(c) Gryph- if you repost this article, please post with a link back to my website.
There are all sorts of fantastic resources under my Rabbit Resources tab for you to enjoy, but this is a great place to start if you've just brought home a new rabbit or are getting ready to bring home a new rabbit.
You'll find some overlap between this page and the pages specific to topics such as Nutrition and Feed. The point of this overlap is so that this page can act as a stand-alone page for those bringing home a new rabbit. If you sell rabbits, please feel free to direct people to this page when they purchase a new rabbit from you.
It's a good idea to have all the equipment you'll need ready before you bring your new rabbit home. Housing (hutch, cage, etc), food and food dish, water and water bottle or dish, bedding for the housing if necessary, and hay are all important things you should have in place and ready to go before you even bring your rabbit home. Now, if you impulsively bought a rabbit and are scrambling to prepare after the fact, don't fret. Take a deep breath. You've got this.
Age of Kits
The age of the rabbit is very important when deciding whether or not to buy it. Please, please, please do not purchase rabbits that are younger than 6 weeks old for dwarf breeds and 8 weeks old for larger breeds. In many places, it is illegal to sell rabbits younger than 8 weeks. In my state, unfortunately, it is not. Although some irresponsible 'breeders' will try to sell rabbits as young as 4 weeks old, they are not yet fully weaned at this age. When a rabbit is 4 weeks old, it is typically just starting to eat solid food, but still nursing. If it is forced away from its mother to eat entirely solid food, this can disrupt its digestive system and often lead to death. At 8 weeks old, it should be eating entirely solid food on its own, and ready to be taken from its mother.
Quarantine, Quarantine, Quarantine...
Did I mention quarantine? No, really. This is the SINGLE MOST IMPORTANT THING you will read in this article. If you take nothing else from it, please read this bit.
Every new rabbit should be completely and utterly quarantined from all other rabbits for a minimum of 30 days. This doesn't just mean in a separate cage or the other side of the room. This means, a whole different room, it's own cage or hutch, with walls separating them and hopefully doors. This means that the rabbit in quarantine gets fed and watered and handled LAST after every other rabbit is fed, watered and handled. This means you do not even come close to your existing rabbits until you have washed up and changed clothes. Rabbits can carry diseases that can be invisible like RHDV/RHDV2, Pasteurella, Bordetella, syphilis, and other icky things. Many of these will flare up when the rabbit is under stress even if the rabbit has exhibited no other symptoms prior. Please, please, please, always quarantine new rabbits for a minimum of 30 days. If your rabbit shows any indication of illness during that 30 days and it can be treated, then treat, and continue quarantine for an additional 30 days beyond any sign of symptoms.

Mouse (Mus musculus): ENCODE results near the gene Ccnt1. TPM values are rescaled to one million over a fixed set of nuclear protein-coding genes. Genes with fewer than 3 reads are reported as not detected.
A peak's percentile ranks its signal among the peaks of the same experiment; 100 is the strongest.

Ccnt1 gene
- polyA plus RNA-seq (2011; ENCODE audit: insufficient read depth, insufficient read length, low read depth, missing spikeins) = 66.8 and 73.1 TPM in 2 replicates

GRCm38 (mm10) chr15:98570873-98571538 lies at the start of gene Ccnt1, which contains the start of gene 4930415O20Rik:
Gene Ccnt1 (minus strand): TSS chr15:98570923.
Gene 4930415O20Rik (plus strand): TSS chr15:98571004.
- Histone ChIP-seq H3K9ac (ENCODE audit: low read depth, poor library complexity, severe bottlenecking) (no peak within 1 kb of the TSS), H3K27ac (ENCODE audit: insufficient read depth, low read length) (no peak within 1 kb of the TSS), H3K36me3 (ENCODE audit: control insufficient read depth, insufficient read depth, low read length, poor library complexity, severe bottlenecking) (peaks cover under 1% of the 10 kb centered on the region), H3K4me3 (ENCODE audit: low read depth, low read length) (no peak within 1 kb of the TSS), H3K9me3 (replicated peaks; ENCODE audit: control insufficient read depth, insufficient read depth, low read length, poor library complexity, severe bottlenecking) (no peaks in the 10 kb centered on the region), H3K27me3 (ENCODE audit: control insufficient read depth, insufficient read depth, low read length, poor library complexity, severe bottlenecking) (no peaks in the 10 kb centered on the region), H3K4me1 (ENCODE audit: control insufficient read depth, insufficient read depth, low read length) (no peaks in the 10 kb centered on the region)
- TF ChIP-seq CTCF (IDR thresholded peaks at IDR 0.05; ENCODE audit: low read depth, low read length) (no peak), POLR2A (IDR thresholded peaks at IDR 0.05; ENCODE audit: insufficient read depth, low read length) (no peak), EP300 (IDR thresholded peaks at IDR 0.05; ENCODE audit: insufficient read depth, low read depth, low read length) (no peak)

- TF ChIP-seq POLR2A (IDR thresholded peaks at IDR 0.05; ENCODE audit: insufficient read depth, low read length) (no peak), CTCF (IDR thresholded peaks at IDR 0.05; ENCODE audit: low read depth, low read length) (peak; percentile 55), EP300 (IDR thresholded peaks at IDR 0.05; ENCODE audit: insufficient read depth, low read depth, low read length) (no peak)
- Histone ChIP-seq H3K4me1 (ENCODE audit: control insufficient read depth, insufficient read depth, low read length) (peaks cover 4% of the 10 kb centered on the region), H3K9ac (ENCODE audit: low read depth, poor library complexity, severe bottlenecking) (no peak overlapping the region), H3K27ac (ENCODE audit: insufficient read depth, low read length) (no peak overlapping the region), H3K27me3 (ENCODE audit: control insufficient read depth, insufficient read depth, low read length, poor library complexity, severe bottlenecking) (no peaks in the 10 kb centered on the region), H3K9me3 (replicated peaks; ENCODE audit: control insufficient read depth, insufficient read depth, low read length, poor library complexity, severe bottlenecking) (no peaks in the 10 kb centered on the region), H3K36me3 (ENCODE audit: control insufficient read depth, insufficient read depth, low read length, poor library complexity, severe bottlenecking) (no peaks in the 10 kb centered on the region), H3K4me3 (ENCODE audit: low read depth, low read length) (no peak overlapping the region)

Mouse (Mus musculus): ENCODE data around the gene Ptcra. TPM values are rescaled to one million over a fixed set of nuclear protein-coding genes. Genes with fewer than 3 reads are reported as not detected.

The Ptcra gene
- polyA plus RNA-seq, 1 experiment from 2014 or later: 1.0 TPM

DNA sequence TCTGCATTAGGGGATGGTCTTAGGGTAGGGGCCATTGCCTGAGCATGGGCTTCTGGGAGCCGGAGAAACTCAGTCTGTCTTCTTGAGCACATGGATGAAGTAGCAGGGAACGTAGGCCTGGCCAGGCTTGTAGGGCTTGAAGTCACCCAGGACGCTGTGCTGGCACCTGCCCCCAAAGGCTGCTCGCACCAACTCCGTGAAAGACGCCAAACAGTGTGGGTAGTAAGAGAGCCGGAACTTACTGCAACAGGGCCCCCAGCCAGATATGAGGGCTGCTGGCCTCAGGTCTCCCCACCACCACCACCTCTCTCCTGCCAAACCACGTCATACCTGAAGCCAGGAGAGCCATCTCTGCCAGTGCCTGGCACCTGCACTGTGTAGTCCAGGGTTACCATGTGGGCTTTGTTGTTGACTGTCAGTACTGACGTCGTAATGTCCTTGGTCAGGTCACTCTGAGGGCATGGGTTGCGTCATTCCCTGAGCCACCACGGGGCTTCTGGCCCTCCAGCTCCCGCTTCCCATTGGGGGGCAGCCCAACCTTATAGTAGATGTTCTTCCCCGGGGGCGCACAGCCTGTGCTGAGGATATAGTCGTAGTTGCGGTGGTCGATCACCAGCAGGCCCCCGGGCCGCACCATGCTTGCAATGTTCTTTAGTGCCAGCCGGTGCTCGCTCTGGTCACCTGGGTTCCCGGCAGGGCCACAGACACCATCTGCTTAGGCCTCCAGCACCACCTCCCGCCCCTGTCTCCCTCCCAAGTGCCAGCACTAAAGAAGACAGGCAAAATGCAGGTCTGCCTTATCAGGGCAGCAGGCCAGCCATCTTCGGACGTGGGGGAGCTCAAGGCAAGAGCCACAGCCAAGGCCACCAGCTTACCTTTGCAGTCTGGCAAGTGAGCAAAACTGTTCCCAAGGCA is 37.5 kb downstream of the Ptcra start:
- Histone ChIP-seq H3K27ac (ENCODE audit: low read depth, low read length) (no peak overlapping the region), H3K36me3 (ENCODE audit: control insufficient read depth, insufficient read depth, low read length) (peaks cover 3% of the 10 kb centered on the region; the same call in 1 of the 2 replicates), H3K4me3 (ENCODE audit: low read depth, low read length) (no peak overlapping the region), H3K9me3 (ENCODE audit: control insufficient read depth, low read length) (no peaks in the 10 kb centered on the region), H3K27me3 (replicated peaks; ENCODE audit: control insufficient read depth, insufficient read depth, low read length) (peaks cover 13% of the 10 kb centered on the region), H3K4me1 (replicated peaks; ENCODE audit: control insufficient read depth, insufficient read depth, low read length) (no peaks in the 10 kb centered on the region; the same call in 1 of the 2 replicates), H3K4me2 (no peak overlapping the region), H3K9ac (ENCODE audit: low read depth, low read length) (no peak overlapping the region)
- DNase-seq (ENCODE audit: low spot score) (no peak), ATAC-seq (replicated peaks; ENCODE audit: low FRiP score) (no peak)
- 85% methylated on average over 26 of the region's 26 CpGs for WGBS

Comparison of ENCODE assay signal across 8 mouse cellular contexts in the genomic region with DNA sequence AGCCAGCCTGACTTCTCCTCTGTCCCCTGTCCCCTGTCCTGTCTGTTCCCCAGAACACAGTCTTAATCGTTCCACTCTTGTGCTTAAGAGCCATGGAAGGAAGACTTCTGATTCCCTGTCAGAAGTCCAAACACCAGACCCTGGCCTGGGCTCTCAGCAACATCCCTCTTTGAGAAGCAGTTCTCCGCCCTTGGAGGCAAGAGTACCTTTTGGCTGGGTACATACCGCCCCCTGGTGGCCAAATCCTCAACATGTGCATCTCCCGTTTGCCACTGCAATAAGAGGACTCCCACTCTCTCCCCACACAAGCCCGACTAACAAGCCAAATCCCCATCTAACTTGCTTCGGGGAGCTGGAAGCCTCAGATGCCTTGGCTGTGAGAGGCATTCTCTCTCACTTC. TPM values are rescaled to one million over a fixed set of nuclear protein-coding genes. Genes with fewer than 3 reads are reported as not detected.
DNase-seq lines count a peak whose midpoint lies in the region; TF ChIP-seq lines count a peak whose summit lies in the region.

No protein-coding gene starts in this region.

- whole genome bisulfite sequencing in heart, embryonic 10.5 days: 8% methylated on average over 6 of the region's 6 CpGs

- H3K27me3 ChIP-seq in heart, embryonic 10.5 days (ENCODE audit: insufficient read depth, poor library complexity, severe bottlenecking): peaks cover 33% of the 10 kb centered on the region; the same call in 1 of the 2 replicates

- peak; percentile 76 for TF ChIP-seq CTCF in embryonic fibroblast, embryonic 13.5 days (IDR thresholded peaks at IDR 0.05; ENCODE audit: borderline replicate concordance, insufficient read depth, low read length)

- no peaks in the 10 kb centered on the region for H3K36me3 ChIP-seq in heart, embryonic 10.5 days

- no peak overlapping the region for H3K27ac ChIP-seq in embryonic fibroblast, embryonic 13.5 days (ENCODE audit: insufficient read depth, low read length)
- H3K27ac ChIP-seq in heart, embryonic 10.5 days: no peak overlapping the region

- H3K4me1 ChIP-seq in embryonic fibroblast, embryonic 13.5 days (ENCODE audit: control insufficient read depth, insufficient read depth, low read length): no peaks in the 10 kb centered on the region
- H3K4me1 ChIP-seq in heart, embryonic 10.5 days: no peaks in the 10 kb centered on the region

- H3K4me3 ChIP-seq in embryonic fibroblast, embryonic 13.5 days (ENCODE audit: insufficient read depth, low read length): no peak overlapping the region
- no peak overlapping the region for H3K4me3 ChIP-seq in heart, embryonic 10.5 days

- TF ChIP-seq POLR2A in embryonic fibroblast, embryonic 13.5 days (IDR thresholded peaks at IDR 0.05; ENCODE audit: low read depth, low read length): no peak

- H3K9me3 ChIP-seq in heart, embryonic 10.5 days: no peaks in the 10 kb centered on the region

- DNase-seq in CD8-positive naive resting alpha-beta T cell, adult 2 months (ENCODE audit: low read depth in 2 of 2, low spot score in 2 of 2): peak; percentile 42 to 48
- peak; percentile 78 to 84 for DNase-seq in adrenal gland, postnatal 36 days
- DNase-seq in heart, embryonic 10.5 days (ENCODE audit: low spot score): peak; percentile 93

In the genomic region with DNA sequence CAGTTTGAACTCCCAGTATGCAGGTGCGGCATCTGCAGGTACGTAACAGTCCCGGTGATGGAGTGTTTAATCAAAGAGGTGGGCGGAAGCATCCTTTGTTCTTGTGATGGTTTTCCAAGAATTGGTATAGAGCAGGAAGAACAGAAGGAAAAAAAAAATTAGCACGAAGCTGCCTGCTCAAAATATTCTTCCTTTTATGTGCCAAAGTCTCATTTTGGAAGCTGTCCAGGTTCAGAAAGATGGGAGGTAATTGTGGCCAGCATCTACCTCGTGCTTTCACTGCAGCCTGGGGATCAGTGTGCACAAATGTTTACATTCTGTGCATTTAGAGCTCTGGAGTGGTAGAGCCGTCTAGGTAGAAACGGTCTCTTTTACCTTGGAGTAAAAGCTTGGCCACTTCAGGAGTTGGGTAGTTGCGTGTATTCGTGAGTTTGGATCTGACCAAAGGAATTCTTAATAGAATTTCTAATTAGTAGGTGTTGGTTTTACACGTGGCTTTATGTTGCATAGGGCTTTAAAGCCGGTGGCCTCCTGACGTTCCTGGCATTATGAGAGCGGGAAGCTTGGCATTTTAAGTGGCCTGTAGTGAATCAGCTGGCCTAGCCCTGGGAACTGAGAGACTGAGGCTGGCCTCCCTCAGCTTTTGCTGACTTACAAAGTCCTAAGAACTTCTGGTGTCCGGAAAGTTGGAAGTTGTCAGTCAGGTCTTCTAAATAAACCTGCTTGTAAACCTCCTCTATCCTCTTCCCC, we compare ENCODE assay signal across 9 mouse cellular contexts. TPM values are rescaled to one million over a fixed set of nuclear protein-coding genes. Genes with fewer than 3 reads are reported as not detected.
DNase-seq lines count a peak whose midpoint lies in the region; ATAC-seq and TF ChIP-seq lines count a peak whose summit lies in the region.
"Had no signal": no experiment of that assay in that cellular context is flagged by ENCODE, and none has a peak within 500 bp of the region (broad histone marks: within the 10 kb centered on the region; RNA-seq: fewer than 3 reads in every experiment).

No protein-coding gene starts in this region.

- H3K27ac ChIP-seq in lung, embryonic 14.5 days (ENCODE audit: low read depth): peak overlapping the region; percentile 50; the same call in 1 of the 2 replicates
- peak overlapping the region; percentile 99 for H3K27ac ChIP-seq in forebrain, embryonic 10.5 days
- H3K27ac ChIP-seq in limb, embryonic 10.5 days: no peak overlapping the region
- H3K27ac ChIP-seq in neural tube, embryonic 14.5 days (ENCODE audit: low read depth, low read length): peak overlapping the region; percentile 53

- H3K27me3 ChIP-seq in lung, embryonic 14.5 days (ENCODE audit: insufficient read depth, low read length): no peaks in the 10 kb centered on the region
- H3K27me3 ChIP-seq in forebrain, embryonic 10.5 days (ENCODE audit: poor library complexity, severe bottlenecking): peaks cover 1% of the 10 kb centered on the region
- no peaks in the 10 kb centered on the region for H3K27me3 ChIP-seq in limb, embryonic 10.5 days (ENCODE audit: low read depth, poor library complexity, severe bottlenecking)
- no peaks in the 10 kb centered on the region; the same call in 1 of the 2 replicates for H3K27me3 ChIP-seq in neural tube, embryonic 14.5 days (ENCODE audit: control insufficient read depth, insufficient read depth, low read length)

You can learn more about excellent biosecurity protocols here.
Have a supply on hand of the food you plan to feed your rabbit. Don't use feed from a pet store, as it's likely to have a lot of unhealthy stuff in it. Choose a complete feed, often found at a livestock or feed store. Most of the time this feed is only available in a 40 or 50 lb bag. These feeds contain everything that your rabbit needs except water including salt and trace minerals.
It can be very, very dangerous to switch a rabbit to a new feed suddenly. Responsible breeders will send new rabbits home with transition food so you can switch your rabbit to its new food slowly. If your breeder did not send you with transition food, ask for it. If this isn't possible, then ask what feed they were feeding and see if you can purchase some so that you can transition your rabbit. Not transitioning feed risks enteritis, bloat, and GI stasis, all of which can kill your rabbit within days if not hours. Things like traveling in a vehicle, being handled by strangers, being in a new home and cage/hutch, and even drinking different water than it is used to will all add to your new rabbit's stress levels. Offering hay to your new rabbit is also a very good idea even if you don't usually feed hay, because hay can help keep gut motility going for your stressed out bun. If you don't plan to feed hay after the transition period, then you can usually find a small bag of hay at a pet store or a chain store that sells pet supplies.